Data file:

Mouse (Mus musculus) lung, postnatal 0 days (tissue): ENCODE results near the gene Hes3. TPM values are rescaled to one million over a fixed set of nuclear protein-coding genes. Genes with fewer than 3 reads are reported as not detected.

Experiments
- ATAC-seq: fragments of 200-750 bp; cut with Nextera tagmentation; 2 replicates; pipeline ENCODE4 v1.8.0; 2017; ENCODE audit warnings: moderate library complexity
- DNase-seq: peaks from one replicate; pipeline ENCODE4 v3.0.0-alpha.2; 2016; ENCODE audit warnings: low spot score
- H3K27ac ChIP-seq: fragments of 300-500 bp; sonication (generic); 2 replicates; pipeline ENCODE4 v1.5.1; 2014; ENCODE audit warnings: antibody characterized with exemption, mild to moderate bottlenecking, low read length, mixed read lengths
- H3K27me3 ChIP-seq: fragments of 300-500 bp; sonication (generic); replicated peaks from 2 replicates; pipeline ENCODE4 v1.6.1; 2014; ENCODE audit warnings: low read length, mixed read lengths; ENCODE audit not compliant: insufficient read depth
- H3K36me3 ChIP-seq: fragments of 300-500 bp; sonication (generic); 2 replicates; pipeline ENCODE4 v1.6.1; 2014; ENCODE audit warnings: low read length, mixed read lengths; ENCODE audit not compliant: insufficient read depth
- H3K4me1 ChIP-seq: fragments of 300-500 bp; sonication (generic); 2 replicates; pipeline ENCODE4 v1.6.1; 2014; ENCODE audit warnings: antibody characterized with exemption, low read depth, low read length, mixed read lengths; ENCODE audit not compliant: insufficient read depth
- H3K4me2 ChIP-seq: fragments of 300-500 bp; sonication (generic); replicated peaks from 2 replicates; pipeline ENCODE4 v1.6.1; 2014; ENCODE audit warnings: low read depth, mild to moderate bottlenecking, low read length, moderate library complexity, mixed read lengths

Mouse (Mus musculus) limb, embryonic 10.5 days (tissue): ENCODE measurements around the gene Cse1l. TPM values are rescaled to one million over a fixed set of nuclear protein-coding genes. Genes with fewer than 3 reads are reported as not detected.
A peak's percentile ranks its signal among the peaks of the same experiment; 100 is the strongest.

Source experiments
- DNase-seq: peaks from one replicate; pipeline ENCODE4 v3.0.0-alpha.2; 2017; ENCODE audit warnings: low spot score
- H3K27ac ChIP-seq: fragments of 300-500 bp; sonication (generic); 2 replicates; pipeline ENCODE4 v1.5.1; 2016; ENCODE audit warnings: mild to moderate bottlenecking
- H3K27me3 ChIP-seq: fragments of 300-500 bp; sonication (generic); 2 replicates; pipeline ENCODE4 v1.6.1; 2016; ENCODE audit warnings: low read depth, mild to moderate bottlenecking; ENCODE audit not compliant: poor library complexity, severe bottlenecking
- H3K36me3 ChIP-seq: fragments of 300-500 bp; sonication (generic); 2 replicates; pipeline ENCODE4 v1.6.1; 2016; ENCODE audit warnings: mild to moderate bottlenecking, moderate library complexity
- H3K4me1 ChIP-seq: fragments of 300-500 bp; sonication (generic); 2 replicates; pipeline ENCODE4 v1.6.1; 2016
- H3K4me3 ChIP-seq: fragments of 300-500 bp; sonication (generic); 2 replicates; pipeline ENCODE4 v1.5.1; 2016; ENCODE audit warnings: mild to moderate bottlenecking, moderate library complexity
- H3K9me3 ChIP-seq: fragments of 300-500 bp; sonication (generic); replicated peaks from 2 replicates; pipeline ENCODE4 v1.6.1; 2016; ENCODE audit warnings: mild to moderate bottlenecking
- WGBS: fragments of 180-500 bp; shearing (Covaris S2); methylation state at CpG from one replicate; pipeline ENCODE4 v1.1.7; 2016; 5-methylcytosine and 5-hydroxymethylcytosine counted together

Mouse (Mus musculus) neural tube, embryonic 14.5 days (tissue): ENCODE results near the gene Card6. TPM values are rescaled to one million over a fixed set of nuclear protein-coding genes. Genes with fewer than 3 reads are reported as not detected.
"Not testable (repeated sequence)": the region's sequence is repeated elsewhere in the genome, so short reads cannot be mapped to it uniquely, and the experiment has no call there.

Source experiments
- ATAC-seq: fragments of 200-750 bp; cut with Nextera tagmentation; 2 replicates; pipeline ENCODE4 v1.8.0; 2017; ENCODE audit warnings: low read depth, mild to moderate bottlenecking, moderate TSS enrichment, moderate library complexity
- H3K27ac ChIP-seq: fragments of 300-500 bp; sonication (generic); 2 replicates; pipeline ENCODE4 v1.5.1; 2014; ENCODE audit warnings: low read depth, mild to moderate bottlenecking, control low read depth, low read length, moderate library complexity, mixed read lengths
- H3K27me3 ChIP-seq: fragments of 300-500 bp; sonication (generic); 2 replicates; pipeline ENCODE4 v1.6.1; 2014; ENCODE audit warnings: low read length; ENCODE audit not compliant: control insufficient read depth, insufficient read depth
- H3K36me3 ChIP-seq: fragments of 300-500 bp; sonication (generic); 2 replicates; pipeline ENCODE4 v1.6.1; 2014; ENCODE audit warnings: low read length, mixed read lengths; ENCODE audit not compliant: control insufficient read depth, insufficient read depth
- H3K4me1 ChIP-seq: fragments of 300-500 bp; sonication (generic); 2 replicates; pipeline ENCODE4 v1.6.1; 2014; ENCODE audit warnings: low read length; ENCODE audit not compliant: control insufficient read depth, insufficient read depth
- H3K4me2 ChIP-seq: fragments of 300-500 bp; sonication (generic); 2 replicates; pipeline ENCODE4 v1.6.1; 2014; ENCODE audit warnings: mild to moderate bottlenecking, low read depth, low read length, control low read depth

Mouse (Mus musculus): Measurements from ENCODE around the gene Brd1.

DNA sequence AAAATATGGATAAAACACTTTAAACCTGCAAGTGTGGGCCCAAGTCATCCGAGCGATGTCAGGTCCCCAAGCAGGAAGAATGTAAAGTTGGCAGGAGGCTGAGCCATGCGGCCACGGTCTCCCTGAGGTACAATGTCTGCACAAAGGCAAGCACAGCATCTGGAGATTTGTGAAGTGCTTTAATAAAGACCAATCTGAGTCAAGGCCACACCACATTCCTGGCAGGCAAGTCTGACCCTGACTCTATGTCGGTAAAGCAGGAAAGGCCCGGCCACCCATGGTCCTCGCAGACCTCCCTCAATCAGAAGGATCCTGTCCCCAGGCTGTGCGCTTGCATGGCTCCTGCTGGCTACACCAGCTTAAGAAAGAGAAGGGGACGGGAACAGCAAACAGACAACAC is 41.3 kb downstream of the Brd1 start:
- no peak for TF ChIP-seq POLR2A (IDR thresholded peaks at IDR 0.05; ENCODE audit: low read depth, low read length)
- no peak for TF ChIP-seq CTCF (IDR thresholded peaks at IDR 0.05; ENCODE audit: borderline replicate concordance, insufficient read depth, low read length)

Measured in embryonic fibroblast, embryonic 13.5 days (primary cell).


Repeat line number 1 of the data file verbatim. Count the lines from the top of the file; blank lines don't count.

Mouse (Mus musculus) lung, postnatal 0 days (tissue): ENCODE results near the gene Hes3. TPM values are rescaled to one million over a fixed set of nuclear protein-coding genes. Genes with fewer than 3 reads are reported as not detected.